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Refugees in Greece recount the dangers of flight and their longing for a better future

By Oxfam
Four-month-old Jalileh was born in the Iranian mountains as her parents tried to make their way to Greece. Here she rests in a crib made by her father. They are staying in Filippiada camp in the Epirus region of northwest Greece. Photo by Aubrey Wade/Oxfam

‘We don’t want to live with the threat of violence or being arrested anymore.’

From a homemade crib pieced together by her father with rods, wire, and a thick gray blanket, Jalileh looks up at the camera and at another stranger staring down at her. In her four short months, strangers have been one of the more constant aspects of a life that began on a cold mountainside as her parents, fleeing danger in Afghanistan, crossed the border between Iran and Turkey on their way to Greece.

About 500 people live in Filippiada Camp in the Epirus region of Greece. The UN has provided tents for temporary shelter. Photo by Aubrey Wade/Oxfam

Today, Jalileh—whose name has been changed to protect her identity—and her parents are just three among a vast migration of more than one million people who have entered or passed through Greece since January 2015 on their search for safety and a dignified life. They have joined a global group of refugees and asylum seekers that now numbers about 19.5 million people.

Across northwestern Greece and on the island of Lesvos, Oxfam is helping more than 3,000 displaced people in six camps managed by the Greek authorities. We have been providing clean water, sanitation services, shelter, food, and a few other basics such as blankets and tarps.

Here is the story of Jalileh’s harrowing journey, recounted by her parents in their own words. The stories of other refugees in Greece follow.

Jalileh’s journey

“We had to leave Afghanistan because our lives were in danger. We paid smugglers to take us to Iran initially and the journey was very painful. We were put into a small vehicle with 20 other people and we were all on top of each other. The journey took several days and it was very hard.

 "When we arrived in Iran, we tried to stay there. But without any papers we couldn't work or stay, so my husband had to work illegally. The police caught him and put him in prison. I went there crying and pleading to let him out and I told them that I was pregnant. I had to pay a bribe for the police to let him out. I sold my wedding ring and gave them the money and they let him go.

“After my husband was released, we had no money so he had to go back to work again. A few weeks later, the police arrested him again. I went back and pleaded again, but we were told that he would only be released if he went to Syria to fight Daesh (ISIS). Some of my husband's friends gave money to us to get him out of prison. The guards told us 'Next time we catch you, we will either deport you or send you to fight.’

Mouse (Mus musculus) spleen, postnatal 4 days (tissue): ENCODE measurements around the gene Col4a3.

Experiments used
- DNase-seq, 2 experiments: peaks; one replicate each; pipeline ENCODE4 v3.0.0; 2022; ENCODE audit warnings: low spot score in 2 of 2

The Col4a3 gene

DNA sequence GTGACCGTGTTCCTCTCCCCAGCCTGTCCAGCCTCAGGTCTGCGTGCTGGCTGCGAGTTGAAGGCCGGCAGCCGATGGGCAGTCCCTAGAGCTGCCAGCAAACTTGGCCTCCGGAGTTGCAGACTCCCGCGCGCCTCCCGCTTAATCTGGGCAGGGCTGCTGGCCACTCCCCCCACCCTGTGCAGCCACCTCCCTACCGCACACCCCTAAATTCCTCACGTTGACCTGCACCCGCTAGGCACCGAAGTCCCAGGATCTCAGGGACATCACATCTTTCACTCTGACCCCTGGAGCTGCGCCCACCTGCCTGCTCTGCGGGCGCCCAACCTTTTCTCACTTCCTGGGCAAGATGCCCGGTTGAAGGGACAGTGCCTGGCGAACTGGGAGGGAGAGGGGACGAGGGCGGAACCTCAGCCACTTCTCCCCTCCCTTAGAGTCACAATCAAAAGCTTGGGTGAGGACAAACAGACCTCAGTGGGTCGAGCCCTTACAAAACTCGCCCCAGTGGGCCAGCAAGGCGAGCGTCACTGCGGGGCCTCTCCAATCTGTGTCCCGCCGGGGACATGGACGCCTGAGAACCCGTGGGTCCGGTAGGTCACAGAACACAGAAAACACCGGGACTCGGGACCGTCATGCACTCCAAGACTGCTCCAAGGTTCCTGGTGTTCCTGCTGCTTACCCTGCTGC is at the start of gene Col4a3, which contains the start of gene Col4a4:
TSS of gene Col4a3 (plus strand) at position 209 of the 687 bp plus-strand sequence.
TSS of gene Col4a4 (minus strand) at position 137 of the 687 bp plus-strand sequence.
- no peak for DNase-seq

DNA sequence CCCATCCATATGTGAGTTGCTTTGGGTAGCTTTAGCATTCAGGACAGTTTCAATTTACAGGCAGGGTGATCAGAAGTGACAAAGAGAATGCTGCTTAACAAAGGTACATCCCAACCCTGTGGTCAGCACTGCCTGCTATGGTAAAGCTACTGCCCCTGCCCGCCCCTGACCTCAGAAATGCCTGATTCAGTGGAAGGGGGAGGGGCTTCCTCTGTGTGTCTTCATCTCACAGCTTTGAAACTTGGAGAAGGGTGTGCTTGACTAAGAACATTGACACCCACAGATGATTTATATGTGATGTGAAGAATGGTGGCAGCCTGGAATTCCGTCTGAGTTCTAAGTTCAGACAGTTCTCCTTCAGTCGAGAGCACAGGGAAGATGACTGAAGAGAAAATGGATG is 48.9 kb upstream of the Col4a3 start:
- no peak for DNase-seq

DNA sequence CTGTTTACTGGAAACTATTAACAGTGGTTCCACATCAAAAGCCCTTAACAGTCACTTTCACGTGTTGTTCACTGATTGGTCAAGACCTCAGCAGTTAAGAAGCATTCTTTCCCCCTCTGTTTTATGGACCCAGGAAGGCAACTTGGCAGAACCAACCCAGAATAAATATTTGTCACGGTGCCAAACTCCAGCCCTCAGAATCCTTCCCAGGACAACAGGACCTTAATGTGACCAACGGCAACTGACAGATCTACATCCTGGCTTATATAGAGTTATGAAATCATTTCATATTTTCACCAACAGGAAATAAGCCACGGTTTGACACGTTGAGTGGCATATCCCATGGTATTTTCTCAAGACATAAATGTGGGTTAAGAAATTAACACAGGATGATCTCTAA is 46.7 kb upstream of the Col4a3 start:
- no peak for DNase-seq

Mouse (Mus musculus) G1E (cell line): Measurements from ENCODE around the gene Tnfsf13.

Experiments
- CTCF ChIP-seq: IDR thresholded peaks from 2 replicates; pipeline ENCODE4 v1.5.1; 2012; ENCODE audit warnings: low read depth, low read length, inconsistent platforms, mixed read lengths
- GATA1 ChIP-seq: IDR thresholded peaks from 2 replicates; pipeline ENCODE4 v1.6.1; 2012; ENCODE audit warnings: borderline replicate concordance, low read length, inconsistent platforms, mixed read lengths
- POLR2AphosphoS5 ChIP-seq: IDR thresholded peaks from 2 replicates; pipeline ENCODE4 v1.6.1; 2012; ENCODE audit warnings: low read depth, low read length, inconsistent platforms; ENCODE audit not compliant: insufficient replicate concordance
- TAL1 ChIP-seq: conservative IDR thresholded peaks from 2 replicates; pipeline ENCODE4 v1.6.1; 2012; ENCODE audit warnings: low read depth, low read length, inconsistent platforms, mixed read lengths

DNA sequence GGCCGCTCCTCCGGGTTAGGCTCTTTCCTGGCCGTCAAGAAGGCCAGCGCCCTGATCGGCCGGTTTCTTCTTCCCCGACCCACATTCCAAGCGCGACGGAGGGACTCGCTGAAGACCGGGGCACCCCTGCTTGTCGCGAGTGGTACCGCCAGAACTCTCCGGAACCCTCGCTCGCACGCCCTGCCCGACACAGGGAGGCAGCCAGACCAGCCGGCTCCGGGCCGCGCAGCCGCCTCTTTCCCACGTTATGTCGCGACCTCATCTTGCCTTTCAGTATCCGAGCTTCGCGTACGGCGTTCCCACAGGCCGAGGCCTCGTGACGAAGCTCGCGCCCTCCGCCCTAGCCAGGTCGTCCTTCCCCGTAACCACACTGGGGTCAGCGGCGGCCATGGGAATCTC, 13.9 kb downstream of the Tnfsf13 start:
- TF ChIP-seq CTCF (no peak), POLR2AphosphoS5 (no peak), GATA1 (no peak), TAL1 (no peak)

"We had to keep moving, so we borrowed more money from my husband's friends and paid smugglers to take us to Turkey. We were in a group of about 16 people and they took us by bus to the mountains near the border. We all had to walk and it was freezing. We didn't have warm clothes and we had snow up to our knees. We heard gunfire too. It was very frightening. More people joined our group as we got closer to the border. I told the smugglers that I was pregnant and I was in pain. They told me to rest in an animal shed that was on the side of the mountain. They also said there would be doctors on the way, but it was a lie. I felt more pain and knew the baby was coming. Another woman said she could help me. When I got there, I lay on the hay and passed out. The pain was too much. My husband wasn't allowed to come in and the woman delivered my baby.

 "I was exhausted and not conscious properly for days. But when I heard my baby cry for the first time, I was so relieved. I still have swelling now and have not been able to see a doctor. We had to stay in the shed for ten days, we could hear groups of people passing every day. One of the smugglers brought me clothes for the baby and when we finally left, I had to pay for a horse to take me the rest of the journey.

“When we got to Turkey, we spent two and a half months in a dormitory. We had no idea where we were. We had no money, so my husband had to work illegally again. When we had saved enough money, we had to pay smugglers again to take us to Greece. There were about 60 people on our boat. It was a rubber boat with a motor but it stopped halfway. We were all rescued and taken to Lesvos. The Greek people were very kind and gave us clothing and dried milk for our daughter. We were taken by ferry to the mainland and then out onto a bus. We didn't know where we were going. And now we are here. …